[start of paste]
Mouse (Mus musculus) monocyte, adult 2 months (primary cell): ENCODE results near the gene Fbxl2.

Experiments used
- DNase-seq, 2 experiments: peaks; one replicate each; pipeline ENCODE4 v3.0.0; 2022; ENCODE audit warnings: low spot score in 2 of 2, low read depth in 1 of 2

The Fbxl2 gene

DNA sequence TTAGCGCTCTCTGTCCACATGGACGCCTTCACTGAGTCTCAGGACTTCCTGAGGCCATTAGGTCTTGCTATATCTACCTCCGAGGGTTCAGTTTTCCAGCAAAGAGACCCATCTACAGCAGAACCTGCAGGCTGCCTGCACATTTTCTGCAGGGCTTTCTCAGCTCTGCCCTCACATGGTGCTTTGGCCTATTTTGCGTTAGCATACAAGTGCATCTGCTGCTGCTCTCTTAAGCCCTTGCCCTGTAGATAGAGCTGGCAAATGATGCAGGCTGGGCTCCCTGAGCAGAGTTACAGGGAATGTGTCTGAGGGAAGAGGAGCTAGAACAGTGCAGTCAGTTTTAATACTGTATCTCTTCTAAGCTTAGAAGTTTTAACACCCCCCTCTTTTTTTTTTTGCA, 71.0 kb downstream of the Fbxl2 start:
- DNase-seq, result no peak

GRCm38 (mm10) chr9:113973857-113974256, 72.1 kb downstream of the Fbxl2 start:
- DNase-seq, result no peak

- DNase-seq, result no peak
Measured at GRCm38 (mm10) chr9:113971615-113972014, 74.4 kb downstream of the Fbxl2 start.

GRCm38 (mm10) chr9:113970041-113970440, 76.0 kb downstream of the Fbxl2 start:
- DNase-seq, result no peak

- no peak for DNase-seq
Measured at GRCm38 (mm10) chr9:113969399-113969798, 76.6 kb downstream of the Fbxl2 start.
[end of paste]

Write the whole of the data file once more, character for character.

Mouse (Mus musculus) monocyte, adult 2 months (primary cell): ENCODE results near the gene Fbxl2.

Experiments used
- DNase-seq, 2 experiments: peaks; one replicate each; pipeline ENCODE4 v3.0.0; 2022; ENCODE audit warnings: low spot score in 2 of 2, low read depth in 1 of 2

The Fbxl2 gene

DNA sequence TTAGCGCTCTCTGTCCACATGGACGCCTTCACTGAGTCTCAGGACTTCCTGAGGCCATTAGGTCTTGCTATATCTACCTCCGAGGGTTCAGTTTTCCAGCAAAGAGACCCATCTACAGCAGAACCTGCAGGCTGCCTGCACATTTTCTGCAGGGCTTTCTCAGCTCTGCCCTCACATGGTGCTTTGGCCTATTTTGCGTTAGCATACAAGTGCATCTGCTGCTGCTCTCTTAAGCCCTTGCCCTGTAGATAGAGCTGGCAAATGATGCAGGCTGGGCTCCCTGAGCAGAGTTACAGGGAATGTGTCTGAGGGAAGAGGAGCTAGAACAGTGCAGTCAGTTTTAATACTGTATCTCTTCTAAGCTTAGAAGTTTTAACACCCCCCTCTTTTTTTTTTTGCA, 71.0 kb downstream of the Fbxl2 start:
- DNase-seq, result no peak

GRCm38 (mm10) chr9:113973857-113974256, 72.1 kb downstream of the Fbxl2 start:
- DNase-seq, result no peak

- DNase-seq, result no peak
Measured at GRCm38 (mm10) chr9:113971615-113972014, 74.4 kb downstream of the Fbxl2 start.

GRCm38 (mm10) chr9:113970041-113970440, 76.0 kb downstream of the Fbxl2 start:
- DNase-seq, result no peak

- no peak for DNase-seq
Measured at GRCm38 (mm10) chr9:113969399-113969798, 76.6 kb downstream of the Fbxl2 start.